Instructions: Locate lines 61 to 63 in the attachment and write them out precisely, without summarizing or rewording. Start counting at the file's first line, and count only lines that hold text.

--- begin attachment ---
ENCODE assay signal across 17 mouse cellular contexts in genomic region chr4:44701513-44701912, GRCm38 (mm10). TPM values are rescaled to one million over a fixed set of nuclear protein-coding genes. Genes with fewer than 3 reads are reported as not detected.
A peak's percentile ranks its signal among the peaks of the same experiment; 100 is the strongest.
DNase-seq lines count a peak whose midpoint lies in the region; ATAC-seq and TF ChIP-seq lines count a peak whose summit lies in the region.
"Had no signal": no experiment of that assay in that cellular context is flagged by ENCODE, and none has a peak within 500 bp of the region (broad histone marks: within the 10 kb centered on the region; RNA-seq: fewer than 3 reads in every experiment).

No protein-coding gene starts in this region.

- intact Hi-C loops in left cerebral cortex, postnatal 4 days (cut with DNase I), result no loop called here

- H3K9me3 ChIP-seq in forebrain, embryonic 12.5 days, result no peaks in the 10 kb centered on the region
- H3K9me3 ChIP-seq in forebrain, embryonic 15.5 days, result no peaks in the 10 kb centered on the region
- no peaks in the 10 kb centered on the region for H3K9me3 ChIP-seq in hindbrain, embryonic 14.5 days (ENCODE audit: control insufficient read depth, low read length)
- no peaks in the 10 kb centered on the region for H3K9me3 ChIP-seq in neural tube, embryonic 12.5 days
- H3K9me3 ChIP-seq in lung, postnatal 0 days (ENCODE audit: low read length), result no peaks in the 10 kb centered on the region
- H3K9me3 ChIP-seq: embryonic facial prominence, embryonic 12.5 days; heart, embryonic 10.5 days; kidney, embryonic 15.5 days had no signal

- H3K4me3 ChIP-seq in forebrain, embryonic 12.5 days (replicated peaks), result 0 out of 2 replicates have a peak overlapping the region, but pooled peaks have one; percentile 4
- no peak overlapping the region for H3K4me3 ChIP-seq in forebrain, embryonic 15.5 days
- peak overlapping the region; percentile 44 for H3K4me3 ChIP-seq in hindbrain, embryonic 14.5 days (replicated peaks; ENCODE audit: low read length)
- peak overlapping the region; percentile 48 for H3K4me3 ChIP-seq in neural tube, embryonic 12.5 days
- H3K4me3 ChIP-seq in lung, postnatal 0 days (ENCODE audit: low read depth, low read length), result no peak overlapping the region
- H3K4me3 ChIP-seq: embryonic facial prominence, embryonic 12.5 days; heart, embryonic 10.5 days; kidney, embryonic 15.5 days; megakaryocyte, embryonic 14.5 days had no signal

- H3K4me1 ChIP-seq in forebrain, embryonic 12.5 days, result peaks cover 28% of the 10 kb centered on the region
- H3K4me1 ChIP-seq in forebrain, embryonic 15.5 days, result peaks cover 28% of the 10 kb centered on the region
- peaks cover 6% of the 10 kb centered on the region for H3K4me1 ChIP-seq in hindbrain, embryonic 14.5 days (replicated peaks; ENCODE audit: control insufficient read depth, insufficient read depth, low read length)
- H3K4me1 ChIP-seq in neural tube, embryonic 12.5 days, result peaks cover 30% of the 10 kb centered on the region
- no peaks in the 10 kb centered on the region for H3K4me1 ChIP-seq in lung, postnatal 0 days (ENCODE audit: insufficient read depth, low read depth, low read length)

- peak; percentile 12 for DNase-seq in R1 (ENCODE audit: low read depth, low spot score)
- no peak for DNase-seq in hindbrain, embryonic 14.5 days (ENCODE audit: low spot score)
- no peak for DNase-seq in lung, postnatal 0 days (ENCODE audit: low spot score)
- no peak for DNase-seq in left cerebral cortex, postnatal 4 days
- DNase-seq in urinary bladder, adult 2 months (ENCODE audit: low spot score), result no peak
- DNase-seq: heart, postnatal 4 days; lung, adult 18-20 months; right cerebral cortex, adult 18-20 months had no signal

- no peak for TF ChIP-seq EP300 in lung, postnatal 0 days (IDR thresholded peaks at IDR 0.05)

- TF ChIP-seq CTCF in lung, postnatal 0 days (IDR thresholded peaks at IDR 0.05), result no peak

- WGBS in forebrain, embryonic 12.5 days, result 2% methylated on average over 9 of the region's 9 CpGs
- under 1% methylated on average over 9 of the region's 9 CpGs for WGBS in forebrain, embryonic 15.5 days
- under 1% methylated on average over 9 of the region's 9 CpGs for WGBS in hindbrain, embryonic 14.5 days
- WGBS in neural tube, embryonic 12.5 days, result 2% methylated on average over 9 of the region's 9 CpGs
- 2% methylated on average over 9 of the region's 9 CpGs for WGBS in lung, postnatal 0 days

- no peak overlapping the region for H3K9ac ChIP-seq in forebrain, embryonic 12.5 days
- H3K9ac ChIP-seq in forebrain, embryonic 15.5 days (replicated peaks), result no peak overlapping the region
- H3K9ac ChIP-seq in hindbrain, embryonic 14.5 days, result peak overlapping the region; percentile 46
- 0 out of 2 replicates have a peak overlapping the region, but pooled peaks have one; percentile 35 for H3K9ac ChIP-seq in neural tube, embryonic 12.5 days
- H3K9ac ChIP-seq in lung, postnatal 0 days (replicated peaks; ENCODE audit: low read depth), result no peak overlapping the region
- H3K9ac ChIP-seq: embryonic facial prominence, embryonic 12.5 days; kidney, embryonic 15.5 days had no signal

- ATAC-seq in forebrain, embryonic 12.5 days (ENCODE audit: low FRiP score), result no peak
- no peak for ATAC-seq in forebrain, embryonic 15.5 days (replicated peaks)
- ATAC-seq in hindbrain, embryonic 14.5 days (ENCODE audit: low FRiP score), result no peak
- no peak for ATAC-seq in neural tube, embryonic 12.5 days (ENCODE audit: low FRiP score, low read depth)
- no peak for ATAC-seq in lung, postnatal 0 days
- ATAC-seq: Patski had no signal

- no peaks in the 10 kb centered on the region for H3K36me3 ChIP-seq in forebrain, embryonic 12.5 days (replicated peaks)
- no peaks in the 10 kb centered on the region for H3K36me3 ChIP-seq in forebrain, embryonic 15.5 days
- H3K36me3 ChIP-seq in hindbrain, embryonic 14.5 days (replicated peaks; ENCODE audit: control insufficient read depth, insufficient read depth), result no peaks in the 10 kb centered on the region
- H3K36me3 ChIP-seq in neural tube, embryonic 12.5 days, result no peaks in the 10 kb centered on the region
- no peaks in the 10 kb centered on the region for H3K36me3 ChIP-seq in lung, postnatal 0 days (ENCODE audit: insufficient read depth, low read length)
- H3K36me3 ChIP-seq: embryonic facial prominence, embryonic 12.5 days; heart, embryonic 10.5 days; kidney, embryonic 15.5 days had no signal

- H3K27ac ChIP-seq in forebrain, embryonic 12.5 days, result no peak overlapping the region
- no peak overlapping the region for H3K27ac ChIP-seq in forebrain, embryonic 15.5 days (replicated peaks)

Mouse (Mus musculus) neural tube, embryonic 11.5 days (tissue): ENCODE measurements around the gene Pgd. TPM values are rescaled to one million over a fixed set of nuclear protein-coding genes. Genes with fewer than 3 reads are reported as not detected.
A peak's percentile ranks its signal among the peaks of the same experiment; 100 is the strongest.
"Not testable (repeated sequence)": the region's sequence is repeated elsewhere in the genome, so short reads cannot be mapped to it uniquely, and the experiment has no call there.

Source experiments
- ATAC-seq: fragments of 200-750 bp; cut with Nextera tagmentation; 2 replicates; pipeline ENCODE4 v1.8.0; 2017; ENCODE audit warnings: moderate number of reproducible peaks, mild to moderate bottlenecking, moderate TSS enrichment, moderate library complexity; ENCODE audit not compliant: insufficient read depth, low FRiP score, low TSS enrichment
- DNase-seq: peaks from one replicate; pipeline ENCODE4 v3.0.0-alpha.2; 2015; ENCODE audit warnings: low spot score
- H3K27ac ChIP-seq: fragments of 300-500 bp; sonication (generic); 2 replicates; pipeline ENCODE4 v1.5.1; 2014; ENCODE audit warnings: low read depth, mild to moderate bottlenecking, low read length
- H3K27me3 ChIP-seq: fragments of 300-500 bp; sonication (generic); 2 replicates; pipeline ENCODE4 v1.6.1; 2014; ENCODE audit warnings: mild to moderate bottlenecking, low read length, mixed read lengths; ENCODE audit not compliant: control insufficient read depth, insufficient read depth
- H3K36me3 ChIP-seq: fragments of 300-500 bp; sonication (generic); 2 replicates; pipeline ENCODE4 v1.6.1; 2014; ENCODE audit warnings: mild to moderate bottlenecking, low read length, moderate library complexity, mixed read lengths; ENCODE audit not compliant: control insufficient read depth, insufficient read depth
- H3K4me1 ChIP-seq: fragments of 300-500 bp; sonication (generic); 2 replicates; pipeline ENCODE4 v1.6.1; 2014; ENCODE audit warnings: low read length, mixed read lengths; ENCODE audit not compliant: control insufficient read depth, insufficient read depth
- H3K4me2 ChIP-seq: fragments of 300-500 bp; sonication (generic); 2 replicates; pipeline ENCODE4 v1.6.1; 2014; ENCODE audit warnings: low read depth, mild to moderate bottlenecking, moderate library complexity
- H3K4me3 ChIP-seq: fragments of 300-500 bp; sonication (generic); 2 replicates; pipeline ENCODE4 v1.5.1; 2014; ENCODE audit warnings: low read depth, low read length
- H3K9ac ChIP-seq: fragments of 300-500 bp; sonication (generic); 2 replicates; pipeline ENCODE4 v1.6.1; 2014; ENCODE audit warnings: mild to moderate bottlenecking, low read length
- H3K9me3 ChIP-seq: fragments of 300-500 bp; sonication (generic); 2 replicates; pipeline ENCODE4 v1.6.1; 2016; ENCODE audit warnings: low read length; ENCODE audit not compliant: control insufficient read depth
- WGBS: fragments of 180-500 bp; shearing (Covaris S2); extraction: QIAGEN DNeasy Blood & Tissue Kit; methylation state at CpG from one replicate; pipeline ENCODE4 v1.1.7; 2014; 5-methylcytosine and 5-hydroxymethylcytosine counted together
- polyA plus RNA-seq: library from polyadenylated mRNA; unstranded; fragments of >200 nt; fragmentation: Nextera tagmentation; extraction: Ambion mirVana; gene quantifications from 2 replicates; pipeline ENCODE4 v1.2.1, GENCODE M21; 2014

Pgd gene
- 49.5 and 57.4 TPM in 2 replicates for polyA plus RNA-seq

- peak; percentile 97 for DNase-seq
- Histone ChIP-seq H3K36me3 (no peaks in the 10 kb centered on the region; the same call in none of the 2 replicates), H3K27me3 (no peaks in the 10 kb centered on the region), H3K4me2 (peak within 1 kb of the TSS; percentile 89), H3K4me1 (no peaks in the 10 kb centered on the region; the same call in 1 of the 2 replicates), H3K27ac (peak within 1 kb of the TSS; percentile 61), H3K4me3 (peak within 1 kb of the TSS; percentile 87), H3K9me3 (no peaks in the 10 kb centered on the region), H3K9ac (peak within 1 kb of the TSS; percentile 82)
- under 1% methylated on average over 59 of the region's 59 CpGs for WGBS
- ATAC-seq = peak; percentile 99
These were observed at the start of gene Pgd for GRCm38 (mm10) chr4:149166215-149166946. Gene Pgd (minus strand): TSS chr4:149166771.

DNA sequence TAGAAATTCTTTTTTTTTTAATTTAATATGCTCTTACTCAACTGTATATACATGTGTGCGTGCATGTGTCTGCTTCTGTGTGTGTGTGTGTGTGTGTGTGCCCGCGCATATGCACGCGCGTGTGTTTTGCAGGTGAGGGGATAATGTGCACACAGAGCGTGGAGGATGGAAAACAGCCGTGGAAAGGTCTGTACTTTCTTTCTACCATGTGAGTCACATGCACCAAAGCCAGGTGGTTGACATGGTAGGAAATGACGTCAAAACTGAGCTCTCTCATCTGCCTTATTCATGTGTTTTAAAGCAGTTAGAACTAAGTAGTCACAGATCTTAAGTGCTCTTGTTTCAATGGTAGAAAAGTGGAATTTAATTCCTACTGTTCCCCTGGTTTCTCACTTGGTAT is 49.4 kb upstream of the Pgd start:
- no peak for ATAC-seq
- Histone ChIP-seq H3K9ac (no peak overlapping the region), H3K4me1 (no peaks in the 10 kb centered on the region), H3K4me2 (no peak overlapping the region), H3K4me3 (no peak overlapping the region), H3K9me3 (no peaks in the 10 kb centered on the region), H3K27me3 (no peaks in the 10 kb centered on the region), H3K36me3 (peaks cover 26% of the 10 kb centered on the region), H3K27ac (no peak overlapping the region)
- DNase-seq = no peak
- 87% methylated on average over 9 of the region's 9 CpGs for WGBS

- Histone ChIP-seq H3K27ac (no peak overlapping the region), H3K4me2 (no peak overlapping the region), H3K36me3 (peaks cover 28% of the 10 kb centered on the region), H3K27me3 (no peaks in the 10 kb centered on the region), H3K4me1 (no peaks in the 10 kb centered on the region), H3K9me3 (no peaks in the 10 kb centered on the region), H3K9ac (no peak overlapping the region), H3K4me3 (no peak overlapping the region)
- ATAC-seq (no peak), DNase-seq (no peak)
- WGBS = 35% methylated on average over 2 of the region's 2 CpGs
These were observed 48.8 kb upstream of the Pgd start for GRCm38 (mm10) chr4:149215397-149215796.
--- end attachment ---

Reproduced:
- ATAC-seq: fragments of 200-750 bp; cut with Nextera tagmentation; 2 replicates; pipeline ENCODE4 v1.8.0; 2017; ENCODE audit warnings: moderate number of reproducible peaks, mild to moderate bottlenecking, moderate TSS enrichment, moderate library complexity; ENCODE audit not compliant: insufficient read depth, low FRiP score, low TSS enrichment
- DNase-seq: peaks from one replicate; pipeline ENCODE4 v3.0.0-alpha.2; 2015; ENCODE audit warnings: low spot score
- H3K27ac ChIP-seq: fragments of 300-500 bp; sonication (generic); 2 replicates; pipeline ENCODE4 v1.5.1; 2014; ENCODE audit warnings: low read depth, mild to moderate bottlenecking, low read length